Cheap travel tips
Never pay full price for a flight, car rental or train ride again.
Mon May 10 2010
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1 Cast a wide net
Start with comprehensive metasearch engines like Mobissimo (mobissimo.com), Kayak (kayak.com) and TripAdvisor (tripadvisor.com), which aggregate data from smaller engines and individual airlines' sites, then work your way down to online agents like Orbitz (orbitz.com), CheapTickets (cheaptickets.com) and Travelocity (travelocity.com). Comparison shopping is key, as airlines often negotiate different prices with different online agents (meaning the same flight you saw on one site could be available at a drastically reduced price on another). Sean O'Neill, senior editor at Budget Travel, suggests "using the historical airfare data on bing.com/travel to find a quick prediction about whether you should book now or wait a while." Sussing out a good deal is all about watching, waiting and booking when a rate dips below the historical average or below the price of comparable flights.
2 Book on a Tuesday
Many airlines adjust their fares and announce sales overnight on Monday or first thing on Tuesday mornings, with prices rising throughout the week as seats get booked. "Prices typically peak over the weekend when most people are looking," says Nicole Hockin, the travel expert behind Hotels.com's Travel Smart Blog. "Look, but don't touch!"
3 Get on the list
If you have some travel flexibility and can hold out for a good deal, sign up for fare alerts from sites like Airfarewatchdog (airfarewatchdog.com); Yapta (yapta.com), which allows you to track specific flight numbers; bing.com/travel; Kayak; and TripAdvisor. Enter your date range and destination and departure cities, and you'll be notified when prices bottom out. If you'd rather determine your next vacation spot based on what's already cheap, Travelzoo's Top 20 Weekly Travel Deals e-mail blast (travelzoo.com) rounds up the best online packages each week—it's like crack for the impulse traveler.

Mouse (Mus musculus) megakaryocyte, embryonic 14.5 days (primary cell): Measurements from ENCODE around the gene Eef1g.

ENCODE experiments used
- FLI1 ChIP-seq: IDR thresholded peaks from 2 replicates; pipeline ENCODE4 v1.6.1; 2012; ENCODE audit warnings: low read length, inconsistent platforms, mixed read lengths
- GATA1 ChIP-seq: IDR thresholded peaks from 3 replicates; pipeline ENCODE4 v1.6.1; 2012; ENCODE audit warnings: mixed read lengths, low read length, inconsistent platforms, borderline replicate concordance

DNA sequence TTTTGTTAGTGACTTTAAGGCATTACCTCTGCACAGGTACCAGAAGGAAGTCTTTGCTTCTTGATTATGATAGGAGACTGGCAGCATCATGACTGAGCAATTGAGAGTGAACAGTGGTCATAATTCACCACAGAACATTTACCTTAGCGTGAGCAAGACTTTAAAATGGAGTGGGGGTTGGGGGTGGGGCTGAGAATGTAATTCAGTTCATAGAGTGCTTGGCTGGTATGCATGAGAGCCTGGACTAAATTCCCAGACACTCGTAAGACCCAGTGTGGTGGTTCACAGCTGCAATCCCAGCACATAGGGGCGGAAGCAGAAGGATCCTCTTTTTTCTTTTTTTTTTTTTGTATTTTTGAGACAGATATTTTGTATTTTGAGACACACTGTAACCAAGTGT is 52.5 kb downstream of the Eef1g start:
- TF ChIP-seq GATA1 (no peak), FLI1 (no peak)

4 Go straight to the source
Certain airlines (like Southwest and JetBlue) insist on marching to the beat of their own annoying drums and don't show up on most aggregators. You'll have to seek them out individually, but the extra effort often pays off in the form of low rates not available anywhere else. Likewise, airlines such as Delta and U.S. Airways offer their deepest discounts on their own sites only. Bottom line: Don't put all your eggs in one aggregator basket.
5 Be creative with one-way tickets
At times, it's possible to outsmart the travel gods by cobbling together various tickets into a masterpiece budget-friendly itinerary. If you are doing a multicity tour, a series of one-way tickets on low-budget airlines, like JetBlue or Ryanair, can be cheaper than buying a multileg trip from one source. Even if you're going only one way, don't rule out round-trip tickets. "If you're flying to a destination where there's not much competition, a round-trip can be cheaper than a one-way ticket," says George Hobica, creator of Airfarewatchdog. "But if you do this often, don't tell the airline your frequent-flyer number; they might kick you out of the program." In that case, you should be flattered, not angry: They're just threatened by your travel savvy.
6 Name your price
If you're open to a little uncertainty, roll the dice and bid for flights on Priceline. Specify your travel dates and destination, state how much you're willing to pay, and the site will generate an appropriate itinerary. The catch? You have to enter your payment information before seeing or confirming your final flight details, and tickets are nonrefundable. Beware that you might end up connecting in obscure places and at odd hours. If you're not down for an unanticipated red-eye, this option is probably not for you.
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